One of the huge frustrations of having a child like Janey is that any mainstream advice books for parenting absolutely don't work. They don't cover kids like Janey. They give advice that assumes a child can talk at a age-appropriate level and can understand basic cause and effect. They assume a child is motivated by praise, and that a child's actions have external stimuli. They don't cover outbursts that become so extreme a child ends up in the emergency room, restrained by many people. They don't deal with screaming with absolutely no reasonable cause that lasts for hours or days.
I've realized over the years that I need to write my own parenting book, one that covers one child only, Janey. I've written it in my head. But I'm going to gradually post it here, bit by bit. I do this because perhaps some parts of it will also apply to other children a bit like Janey. But I caution---much of it won't. Take what you can use, but each of you with a challenging child will also eventually write your own personal parenting book.
Today's chapter---how to calm Janey down when she has an outburst. I should say, how to MAYBE calm Janey down, as very often, you simply can't. But a few things sometimes work. I'll list them in order of what will work for a milder outburst up to what we use in extreme situations.
1. Food.. Often, when she's upset, she's hungry. She doesn't seem to make this connection. And her hunger, like so much of her, seems sometimes out of the blue. She can have eaten a lot already, and still be very hungry. We have learned to quickly get some food into her if she is starting to escalate.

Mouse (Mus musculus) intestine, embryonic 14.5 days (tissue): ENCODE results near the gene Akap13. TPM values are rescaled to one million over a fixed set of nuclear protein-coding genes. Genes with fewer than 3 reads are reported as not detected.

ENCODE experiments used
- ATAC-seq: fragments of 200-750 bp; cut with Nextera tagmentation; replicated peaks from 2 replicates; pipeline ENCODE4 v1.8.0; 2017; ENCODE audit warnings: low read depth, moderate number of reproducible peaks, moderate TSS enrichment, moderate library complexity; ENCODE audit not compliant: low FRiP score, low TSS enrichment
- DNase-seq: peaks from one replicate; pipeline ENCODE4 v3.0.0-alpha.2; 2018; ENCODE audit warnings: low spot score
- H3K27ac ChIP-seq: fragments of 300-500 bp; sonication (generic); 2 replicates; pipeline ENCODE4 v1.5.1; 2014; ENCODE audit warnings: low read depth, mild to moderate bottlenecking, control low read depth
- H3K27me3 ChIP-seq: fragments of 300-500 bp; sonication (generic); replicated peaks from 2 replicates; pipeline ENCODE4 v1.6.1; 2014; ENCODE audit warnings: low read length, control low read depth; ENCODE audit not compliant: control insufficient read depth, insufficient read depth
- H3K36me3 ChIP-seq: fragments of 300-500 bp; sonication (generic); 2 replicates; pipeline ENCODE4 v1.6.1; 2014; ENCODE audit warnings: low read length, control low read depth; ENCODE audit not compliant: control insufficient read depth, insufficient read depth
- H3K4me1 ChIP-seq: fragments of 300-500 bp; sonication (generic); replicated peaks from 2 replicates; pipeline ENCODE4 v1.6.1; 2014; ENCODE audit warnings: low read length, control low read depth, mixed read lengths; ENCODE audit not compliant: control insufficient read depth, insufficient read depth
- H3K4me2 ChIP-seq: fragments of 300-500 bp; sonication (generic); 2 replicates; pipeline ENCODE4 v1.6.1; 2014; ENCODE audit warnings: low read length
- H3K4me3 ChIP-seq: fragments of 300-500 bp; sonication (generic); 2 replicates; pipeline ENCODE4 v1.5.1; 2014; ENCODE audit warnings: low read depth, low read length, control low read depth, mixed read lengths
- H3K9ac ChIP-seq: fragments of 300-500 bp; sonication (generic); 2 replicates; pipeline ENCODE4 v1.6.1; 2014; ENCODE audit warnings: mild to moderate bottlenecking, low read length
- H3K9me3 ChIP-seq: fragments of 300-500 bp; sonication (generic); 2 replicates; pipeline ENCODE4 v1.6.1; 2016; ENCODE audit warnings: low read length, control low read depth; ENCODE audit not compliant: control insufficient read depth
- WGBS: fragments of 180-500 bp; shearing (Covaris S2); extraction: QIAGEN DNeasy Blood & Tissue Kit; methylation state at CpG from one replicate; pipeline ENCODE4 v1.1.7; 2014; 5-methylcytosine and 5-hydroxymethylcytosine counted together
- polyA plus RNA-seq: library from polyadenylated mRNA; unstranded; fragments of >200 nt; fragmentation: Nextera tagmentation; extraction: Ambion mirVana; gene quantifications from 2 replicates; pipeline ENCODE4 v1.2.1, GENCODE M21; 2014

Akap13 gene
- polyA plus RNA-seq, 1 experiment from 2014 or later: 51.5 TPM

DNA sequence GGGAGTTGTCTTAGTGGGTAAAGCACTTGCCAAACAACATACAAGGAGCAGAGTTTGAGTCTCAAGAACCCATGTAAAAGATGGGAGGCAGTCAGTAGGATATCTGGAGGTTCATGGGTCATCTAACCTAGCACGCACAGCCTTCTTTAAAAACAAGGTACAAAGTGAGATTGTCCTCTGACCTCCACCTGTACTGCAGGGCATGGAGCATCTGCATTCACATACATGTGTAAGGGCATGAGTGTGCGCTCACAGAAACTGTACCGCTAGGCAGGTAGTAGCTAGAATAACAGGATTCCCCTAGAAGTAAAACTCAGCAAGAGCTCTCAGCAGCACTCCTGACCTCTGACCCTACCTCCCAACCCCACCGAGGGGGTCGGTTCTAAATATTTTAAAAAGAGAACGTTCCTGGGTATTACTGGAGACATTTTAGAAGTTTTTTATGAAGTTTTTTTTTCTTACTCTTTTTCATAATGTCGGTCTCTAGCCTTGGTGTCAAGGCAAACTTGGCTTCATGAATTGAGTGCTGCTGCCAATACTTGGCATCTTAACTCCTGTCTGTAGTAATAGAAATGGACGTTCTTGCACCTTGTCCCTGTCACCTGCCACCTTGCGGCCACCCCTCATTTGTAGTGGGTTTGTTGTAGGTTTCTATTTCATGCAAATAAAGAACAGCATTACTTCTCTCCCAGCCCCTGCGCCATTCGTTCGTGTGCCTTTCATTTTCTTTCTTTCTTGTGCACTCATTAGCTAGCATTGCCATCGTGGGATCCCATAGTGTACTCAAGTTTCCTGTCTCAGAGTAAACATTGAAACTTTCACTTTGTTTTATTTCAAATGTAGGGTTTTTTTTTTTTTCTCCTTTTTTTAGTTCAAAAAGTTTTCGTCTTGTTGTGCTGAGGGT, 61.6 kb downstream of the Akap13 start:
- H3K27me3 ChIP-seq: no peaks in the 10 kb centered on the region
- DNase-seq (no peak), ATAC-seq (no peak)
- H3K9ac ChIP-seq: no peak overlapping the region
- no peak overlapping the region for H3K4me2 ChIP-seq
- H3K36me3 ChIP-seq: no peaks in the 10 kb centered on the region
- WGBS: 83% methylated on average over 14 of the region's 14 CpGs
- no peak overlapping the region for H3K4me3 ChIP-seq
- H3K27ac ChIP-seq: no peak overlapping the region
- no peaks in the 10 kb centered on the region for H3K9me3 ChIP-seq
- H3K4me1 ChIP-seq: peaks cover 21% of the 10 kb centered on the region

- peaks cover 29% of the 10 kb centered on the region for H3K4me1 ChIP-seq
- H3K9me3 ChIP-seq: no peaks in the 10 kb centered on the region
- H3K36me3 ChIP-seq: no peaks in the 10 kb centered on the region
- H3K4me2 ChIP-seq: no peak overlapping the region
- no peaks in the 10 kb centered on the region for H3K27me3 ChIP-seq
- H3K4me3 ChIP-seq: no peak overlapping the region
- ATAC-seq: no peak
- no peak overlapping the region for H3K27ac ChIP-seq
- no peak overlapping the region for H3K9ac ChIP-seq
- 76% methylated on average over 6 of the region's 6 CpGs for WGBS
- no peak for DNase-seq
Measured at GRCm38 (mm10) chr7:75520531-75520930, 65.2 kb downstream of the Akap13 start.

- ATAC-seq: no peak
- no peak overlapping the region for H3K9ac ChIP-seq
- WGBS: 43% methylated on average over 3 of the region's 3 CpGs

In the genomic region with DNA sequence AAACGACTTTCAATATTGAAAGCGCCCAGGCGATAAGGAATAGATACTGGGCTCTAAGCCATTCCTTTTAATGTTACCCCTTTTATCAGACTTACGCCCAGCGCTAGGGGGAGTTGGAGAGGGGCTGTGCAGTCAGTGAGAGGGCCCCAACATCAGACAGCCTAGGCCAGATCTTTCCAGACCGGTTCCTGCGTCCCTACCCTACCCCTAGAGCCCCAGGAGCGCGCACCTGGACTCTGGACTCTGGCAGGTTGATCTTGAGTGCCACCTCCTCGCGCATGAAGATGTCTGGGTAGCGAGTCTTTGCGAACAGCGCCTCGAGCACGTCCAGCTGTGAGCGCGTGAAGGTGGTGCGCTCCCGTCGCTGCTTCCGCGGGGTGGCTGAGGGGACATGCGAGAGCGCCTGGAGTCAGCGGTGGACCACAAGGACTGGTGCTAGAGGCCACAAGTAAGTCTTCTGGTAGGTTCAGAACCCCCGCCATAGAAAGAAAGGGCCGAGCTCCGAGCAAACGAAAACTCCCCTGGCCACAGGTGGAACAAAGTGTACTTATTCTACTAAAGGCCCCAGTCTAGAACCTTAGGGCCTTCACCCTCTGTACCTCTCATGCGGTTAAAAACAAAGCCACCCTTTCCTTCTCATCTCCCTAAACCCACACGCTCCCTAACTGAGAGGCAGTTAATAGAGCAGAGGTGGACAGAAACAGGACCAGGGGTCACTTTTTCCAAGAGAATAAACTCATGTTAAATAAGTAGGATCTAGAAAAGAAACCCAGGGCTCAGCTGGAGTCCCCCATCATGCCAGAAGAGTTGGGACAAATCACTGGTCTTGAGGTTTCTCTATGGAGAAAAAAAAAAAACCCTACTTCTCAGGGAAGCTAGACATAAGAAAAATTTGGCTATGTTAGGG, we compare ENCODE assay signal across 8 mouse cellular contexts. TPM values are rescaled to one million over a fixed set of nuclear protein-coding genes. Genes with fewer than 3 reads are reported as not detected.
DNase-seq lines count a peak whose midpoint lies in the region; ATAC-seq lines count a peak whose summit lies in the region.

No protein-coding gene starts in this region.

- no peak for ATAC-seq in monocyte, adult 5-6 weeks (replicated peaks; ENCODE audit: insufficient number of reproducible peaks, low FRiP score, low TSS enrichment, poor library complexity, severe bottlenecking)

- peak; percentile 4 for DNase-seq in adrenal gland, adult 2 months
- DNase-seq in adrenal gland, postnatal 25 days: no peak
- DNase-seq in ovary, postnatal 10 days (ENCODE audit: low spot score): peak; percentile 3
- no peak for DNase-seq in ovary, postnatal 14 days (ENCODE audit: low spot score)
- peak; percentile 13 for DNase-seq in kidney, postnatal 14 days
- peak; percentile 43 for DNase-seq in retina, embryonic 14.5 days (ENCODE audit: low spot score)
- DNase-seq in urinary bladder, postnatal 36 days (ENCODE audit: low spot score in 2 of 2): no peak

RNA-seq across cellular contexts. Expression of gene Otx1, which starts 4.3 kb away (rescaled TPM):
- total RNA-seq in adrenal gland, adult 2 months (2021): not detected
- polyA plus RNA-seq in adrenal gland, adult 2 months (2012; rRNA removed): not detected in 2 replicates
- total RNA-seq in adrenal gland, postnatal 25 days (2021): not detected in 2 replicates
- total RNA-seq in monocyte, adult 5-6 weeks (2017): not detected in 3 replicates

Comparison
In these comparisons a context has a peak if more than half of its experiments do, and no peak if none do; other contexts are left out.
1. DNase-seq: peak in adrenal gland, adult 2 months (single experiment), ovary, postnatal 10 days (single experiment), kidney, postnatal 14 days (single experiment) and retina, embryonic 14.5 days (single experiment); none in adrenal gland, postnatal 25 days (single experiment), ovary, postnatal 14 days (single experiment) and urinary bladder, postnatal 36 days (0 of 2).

2. A shower. Janey has taught us this one herself. The most common thing she asks for when upset is a shower. The warm water streaming down seems to calm her immensely. We let her stay in the shower as long as she wants. I sit in the bathroom with her and read. The one has the added benefit of getting her away from the rest of the family, so they can have a little break.
3. Turning everything off. If Janey watching TV, or if music is playing anyplace, we turn it off. We often have to unplug the TV so Janey doesn't turn it back on. We stop talking much, we turn off lights, we make the surroundings as quiet and calm as possible, to avoid any external triggers.
4. Covering Janey with blankets. If I can, I get Janey on the bed and cover her up. Like many kids with autism, the pressure of the blankets seems to help a good deal.
5. Repetitive soothing touch and sound. I will often massage Janey's feet with lotion. While doing this, I'll sing a song, something mellow and quiet, over and over. Sometimes it's just a made-up song, like "Massage, massage, massage Janey's feet..."
6. Backing away. If Janey is still upset after all this, I've learned lately I need to just get out of her way. I don't want to be hit or bitten or have my hair pulled, for several reasons. One is of course that I don't like being hurt, but also, if I am hurt, I naturally react in a way that escalates the whole situation. So sometimes, I just walk away, and let Janey rage. If she follows me, I keep moving.
7. Nothing. When Janey is truly agitated, nothing helps. Nothing at all. All that can be done is to wait it out, sometimes until she falls asleep. Doing anything at all makes things worse. So sometimes, we just stand back and do whatever we can do with screaming and flailing going on the background. This is the hardest one for me to do. I want to help Janey, but sometimes, there is no help. She needs to just get through the episode on her own. Of course, we step in to keep her safe when necessary, but otherwise, we just wait for the storm to pass.
As you might guess, it's been a long morning here. I have used all these techniques and am now, in writing this, on step 7. It seems to be working a bit. Janey is watching nursery rhyme videos on YouTube, no longer screaming or hitting me. Merry Christmas Eve Eve.